Nelson-Atkins Mourns Death of Estelle Sosland

Kansas City, MO April 17, 2021 – The Nelson-Atkins Museum of Art joins the Kansas City community in mourning the loss of Estelle Sosland, who died Friday, April 16. Sosland was a volunteer and leader at the museum for more than 50 years, serving as the museum’s first woman trustee and as Chair of the Board of Trustees from 2007 to 2009. She and her late husband, Morton Sosland, were pivotal supporters and benefactors, demonstrating a passionate commitment to the Nelson-Atkins.

“This is a great loss for the community,” said Richard C. Green, Chair of the Nelson-Atkins Board of Trustees. “Estelle was someone I admired enormously. She was a true trailblazer, having been the first woman to become the Chair of the Board at the museum. She has left an indelible print on the museum.”

Sosland was Chair of the museum’s Board of Trustees from May 2007 through April 2009. She worked in many capacities at the Nelson-Atkins, as trustee and chair of the Committee on Collections, a group that reviews acquisitions and gifts of works of art to the museum.

“Estelle was very well informed, and her sense of people, diplomacy and relationships made her an extremely good connecter,” said Julián Zugazagoitia, Director & CEO of the Nelson-Atkins. “She has been a loyal and generous friend to the Nelson-Atkins for many years. She will be greatly missed.”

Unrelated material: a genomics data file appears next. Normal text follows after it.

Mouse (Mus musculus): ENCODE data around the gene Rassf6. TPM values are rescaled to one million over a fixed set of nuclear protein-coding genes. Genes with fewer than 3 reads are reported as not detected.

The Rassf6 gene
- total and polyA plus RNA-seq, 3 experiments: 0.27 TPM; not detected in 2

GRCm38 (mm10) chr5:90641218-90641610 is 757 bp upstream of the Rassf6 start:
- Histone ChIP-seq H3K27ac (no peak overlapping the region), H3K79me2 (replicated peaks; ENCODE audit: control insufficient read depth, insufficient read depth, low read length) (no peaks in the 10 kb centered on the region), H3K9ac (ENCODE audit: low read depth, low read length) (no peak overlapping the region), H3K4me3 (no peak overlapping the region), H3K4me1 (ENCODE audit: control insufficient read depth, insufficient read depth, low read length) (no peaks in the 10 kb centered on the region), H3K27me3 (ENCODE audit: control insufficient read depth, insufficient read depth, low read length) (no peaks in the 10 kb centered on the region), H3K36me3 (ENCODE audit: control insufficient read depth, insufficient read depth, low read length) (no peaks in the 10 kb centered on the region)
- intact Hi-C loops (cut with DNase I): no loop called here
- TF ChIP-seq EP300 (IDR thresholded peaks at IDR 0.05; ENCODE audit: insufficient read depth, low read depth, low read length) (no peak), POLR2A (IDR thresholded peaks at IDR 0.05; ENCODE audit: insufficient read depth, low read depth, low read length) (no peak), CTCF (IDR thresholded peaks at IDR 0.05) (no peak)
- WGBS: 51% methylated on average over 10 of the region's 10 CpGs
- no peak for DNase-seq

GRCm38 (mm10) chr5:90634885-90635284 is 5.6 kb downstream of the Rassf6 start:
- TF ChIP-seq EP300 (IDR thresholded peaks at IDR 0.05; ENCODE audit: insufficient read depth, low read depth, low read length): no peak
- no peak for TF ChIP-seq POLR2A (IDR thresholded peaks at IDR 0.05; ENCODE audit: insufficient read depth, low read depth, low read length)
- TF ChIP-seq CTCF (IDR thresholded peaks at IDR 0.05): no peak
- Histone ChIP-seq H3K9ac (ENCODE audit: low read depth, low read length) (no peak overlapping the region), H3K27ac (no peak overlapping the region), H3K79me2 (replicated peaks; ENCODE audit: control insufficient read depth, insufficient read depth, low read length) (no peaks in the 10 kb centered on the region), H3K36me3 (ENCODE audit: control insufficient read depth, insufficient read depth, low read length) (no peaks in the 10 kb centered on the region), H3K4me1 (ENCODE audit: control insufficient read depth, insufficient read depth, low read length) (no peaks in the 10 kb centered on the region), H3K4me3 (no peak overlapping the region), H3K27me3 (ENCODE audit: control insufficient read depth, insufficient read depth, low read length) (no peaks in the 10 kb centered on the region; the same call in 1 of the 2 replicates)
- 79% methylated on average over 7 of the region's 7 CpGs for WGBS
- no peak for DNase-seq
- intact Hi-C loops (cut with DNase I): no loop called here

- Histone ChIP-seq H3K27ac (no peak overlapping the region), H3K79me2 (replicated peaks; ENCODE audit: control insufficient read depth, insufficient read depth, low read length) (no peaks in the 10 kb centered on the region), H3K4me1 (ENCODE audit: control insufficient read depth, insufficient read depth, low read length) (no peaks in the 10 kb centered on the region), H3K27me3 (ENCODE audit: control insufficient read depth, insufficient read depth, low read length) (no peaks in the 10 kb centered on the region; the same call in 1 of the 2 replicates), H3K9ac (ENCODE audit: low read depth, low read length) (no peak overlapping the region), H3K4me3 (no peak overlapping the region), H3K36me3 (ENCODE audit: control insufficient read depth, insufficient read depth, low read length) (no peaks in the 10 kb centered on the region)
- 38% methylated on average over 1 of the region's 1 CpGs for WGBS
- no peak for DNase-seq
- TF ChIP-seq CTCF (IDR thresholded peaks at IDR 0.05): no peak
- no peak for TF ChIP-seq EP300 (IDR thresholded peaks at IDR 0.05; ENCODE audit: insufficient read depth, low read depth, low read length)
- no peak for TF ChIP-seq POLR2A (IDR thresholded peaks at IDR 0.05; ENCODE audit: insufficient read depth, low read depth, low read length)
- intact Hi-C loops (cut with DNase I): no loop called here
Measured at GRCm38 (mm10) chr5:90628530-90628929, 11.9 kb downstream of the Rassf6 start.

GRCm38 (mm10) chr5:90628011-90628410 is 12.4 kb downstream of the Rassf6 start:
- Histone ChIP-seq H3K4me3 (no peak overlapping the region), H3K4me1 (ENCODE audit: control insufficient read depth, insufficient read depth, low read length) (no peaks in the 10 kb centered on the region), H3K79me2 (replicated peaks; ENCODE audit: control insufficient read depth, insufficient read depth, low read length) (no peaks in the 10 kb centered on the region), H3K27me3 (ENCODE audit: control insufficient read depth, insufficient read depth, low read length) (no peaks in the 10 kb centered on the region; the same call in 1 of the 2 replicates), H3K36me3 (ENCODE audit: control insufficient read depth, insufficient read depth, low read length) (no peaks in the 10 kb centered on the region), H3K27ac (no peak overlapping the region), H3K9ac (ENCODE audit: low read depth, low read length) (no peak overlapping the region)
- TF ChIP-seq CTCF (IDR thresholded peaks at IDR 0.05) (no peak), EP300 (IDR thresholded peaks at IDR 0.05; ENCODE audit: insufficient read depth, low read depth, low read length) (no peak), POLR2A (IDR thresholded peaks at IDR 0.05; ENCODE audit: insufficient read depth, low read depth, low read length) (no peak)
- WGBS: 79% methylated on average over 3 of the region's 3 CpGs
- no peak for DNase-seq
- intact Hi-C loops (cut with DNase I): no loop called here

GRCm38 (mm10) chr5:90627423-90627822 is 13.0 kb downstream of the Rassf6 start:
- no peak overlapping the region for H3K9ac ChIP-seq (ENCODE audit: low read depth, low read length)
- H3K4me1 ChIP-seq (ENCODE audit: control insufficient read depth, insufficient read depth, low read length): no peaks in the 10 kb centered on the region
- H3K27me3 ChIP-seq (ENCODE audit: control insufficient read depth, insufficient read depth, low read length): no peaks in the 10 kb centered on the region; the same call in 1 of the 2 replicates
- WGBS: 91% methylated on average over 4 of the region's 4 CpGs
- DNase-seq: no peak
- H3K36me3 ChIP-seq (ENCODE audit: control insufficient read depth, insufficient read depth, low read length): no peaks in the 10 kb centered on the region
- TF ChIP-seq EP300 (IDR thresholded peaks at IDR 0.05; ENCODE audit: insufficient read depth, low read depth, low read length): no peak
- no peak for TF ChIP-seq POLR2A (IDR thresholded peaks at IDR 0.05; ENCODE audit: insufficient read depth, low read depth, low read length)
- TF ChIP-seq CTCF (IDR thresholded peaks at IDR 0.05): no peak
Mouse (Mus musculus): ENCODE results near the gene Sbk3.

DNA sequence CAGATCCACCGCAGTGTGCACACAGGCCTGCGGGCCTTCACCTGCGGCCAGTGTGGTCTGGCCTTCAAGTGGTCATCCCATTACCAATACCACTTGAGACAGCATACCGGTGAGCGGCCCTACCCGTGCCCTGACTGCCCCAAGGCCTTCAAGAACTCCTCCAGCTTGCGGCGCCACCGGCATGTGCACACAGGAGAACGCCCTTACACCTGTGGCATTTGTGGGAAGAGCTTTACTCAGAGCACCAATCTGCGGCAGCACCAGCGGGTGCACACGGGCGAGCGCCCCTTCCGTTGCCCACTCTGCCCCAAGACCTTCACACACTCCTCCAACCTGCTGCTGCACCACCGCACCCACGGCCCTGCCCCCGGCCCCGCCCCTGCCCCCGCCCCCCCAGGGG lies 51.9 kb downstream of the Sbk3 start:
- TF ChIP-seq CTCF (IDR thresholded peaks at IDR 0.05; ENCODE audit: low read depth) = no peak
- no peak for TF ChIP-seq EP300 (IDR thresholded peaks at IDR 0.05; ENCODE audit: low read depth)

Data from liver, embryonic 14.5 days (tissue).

The Soslands were responsible for the 1994 gift of the Museum’s iconic Shuttlecocks, a four-part commissioned work by artists Claes Oldenburg and Coosje van Bruggen.

In 2018, the Hall Family Foundation commissioned the installation of Walking Wall by acclaimed artist Andy Goldsworthy in honor of the Soslands and their passionate support of art. The wall was built over a period of five installments in 2019, moving from the east side of the museum to its permanent location, where it appears to move from outside the Bloch Building to inside the Gallery Walk.

For many years, Sosland worked in the museum’s Sales and Rental Gallery, which featured the work of regional artists and offered works of art for sale or rent at a time when Kansas City had few fine arts galleries.

The Soslands gave one of the nation’s finest private collections of American Indian art to the Nelson-Atkins. The Northwest Coast masterworks were unveiled in the American Indian art galleries, which opened in 2009. The Soslands were also instrumental in the seminal exhibition of 1977 at the Nelson-Atkins, Sacred Circles, which generated a new understanding of the artistry of Native Americans. This legacy came full circle with the 2014 opening of The Plains Indians: Artists of Earth and Sky in Paris, which united the finest Plains Indians masterworks from European and North American collections. The exhibition then travelled to Kansas City and The Metropolitan Museum in New York.

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Estelle and Morton Sosland (center, and right) admire a work of art with Ralph “Ted” Coe, former director of the Nelson-Atkins. All held a lifelong passion for Native American art.

Estelle and Morton Sosland, photographed in their home in 2009, were responsible for commissioning artists Claes Oldenburg and Coosje van Bruggen to create the Shuttlecocks in 1994.

Artist Andy Goldsworthy’s year-long project Wall was created in honor of the Soslands. In December 2019, Estelle and the Sosland family had a special view of the final stage inside the Bloch Building.